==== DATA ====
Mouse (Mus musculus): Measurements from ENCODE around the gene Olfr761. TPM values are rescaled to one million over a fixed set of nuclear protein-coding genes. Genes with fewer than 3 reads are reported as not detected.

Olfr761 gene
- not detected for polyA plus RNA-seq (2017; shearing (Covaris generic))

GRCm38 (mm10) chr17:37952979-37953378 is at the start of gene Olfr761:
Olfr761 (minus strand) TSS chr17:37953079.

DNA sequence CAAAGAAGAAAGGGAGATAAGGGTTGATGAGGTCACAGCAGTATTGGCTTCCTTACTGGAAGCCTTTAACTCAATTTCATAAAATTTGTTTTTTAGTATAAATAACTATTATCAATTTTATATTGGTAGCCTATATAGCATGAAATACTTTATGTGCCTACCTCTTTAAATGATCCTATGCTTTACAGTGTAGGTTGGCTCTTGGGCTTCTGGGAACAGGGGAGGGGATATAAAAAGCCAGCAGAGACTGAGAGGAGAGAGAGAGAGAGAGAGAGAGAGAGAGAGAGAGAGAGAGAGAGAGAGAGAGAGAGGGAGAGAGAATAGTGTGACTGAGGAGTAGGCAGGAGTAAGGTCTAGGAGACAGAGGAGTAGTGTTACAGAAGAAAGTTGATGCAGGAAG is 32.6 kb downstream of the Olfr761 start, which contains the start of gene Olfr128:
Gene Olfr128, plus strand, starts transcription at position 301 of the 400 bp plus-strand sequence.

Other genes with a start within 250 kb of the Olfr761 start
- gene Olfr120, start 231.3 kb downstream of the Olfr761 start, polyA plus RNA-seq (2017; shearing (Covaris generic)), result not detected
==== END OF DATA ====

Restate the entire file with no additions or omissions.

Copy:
Mouse (Mus musculus): Measurements from ENCODE around the gene Olfr761. TPM values are rescaled to one million over a fixed set of nuclear protein-coding genes. Genes with fewer than 3 reads are reported as not detected.

Olfr761 gene
- not detected for polyA plus RNA-seq (2017; shearing (Covaris generic))

GRCm38 (mm10) chr17:37952979-37953378 is at the start of gene Olfr761:
Olfr761 (minus strand) TSS chr17:37953079.

DNA sequence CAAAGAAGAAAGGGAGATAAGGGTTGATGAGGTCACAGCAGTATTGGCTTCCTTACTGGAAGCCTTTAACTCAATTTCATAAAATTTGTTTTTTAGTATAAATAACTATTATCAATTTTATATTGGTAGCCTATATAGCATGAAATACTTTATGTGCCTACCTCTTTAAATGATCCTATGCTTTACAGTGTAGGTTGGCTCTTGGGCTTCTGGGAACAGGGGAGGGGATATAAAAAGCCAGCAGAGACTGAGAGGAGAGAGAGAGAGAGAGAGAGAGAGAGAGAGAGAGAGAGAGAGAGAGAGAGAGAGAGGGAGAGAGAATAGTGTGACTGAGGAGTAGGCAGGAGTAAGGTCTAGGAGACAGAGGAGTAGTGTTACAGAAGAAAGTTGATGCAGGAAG is 32.6 kb downstream of the Olfr761 start, which contains the start of gene Olfr128:
Gene Olfr128, plus strand, starts transcription at position 301 of the 400 bp plus-strand sequence.

Other genes with a start within 250 kb of the Olfr761 start
- gene Olfr120, start 231.3 kb downstream of the Olfr761 start, polyA plus RNA-seq (2017; shearing (Covaris generic)), result not detected